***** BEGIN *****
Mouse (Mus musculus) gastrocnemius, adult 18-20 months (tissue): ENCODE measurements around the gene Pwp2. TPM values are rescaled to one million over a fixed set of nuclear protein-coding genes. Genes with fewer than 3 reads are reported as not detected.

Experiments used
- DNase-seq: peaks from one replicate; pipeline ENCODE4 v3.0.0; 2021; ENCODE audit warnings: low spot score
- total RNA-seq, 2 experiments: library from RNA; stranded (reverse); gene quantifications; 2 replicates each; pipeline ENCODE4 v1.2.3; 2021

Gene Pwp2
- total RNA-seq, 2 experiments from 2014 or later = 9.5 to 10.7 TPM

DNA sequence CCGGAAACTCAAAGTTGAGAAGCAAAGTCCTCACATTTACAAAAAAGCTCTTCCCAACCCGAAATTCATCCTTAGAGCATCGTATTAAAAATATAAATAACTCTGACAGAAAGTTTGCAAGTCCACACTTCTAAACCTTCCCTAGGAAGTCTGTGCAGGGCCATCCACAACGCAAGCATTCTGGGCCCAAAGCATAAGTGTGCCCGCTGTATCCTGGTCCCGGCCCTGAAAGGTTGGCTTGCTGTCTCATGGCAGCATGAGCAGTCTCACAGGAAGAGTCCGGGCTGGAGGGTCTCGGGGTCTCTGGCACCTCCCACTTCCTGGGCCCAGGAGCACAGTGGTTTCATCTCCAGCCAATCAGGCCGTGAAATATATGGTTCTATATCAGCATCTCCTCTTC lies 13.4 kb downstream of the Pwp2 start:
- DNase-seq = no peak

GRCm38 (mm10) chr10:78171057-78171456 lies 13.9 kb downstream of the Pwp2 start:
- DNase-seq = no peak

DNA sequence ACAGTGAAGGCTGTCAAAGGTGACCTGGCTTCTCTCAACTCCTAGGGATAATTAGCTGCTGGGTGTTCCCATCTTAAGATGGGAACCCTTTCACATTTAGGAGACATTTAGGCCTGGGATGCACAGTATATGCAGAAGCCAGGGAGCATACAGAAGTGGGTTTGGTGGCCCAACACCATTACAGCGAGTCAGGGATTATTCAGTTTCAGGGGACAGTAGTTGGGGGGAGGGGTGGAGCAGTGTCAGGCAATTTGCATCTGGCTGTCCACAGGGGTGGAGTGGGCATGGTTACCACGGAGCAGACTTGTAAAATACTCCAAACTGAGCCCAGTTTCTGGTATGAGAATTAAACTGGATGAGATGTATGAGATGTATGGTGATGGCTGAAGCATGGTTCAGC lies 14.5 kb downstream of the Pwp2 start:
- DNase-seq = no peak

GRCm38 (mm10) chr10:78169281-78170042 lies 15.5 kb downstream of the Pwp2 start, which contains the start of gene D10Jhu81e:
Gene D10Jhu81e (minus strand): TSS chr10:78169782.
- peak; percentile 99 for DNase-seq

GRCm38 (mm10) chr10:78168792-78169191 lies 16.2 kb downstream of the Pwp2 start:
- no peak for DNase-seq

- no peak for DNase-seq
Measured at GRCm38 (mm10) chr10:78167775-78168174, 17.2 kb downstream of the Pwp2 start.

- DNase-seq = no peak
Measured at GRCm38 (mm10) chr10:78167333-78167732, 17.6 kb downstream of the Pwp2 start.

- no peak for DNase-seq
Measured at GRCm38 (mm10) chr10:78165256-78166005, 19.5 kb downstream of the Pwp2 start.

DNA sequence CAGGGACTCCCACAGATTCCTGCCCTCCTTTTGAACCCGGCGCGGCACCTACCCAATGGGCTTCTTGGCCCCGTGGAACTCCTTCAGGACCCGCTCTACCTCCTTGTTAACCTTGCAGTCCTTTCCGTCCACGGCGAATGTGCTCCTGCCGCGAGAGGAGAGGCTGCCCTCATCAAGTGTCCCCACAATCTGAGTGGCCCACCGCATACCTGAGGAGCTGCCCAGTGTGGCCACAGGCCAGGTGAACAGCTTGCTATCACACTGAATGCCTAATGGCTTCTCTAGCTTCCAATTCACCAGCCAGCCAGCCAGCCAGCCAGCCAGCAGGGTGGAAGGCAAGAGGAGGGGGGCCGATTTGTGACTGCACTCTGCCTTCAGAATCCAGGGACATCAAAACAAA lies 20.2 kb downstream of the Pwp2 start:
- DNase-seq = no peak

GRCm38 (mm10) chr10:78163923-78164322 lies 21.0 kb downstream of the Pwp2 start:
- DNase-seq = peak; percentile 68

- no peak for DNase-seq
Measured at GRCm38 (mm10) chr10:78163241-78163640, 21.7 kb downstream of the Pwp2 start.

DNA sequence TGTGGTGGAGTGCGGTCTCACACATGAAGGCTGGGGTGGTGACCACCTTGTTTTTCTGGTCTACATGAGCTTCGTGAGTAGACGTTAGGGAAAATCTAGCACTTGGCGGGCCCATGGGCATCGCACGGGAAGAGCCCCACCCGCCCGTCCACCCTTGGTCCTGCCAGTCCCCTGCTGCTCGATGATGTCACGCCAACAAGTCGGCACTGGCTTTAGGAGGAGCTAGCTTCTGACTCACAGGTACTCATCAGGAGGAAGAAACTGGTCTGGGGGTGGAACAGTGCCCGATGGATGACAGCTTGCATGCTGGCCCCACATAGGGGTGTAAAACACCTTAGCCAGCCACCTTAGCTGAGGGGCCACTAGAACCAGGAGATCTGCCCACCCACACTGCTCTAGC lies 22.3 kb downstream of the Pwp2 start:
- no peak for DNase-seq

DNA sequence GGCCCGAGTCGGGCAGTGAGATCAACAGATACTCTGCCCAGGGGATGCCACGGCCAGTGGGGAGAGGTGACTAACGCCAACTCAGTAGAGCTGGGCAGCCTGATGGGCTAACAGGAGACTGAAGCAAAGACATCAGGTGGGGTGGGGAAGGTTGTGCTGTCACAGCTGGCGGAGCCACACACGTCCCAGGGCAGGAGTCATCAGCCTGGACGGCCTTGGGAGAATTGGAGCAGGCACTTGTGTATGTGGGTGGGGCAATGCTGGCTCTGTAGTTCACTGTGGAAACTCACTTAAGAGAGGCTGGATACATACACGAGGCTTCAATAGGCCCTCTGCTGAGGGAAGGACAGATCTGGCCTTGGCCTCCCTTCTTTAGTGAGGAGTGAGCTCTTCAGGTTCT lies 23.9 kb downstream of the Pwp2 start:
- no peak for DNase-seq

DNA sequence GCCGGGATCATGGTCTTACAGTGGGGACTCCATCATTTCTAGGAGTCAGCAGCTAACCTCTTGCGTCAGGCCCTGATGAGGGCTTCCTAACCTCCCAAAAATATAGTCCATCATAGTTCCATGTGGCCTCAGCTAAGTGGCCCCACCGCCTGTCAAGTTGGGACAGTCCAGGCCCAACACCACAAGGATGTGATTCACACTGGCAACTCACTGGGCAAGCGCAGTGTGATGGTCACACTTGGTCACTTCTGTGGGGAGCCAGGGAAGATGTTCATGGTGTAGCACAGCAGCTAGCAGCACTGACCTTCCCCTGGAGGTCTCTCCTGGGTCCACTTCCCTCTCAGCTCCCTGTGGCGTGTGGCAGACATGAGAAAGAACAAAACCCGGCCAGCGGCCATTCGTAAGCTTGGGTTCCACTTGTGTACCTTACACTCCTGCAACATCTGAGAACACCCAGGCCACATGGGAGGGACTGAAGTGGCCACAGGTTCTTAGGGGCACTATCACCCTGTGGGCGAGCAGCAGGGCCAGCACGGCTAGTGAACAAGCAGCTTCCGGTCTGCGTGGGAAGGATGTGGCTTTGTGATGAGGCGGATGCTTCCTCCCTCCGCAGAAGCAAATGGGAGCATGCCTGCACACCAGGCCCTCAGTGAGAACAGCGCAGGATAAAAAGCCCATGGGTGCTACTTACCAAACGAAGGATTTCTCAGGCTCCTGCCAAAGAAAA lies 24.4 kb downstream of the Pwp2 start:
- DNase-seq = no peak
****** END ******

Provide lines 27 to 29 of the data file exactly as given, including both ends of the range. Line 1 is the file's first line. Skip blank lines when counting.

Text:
- DNase-seq = peak; percentile 68

- no peak for DNase-seq
Measured at GRCm38 (mm10) chr10:78163241-78163640, 21.7 kb downstream of the Pwp2 start.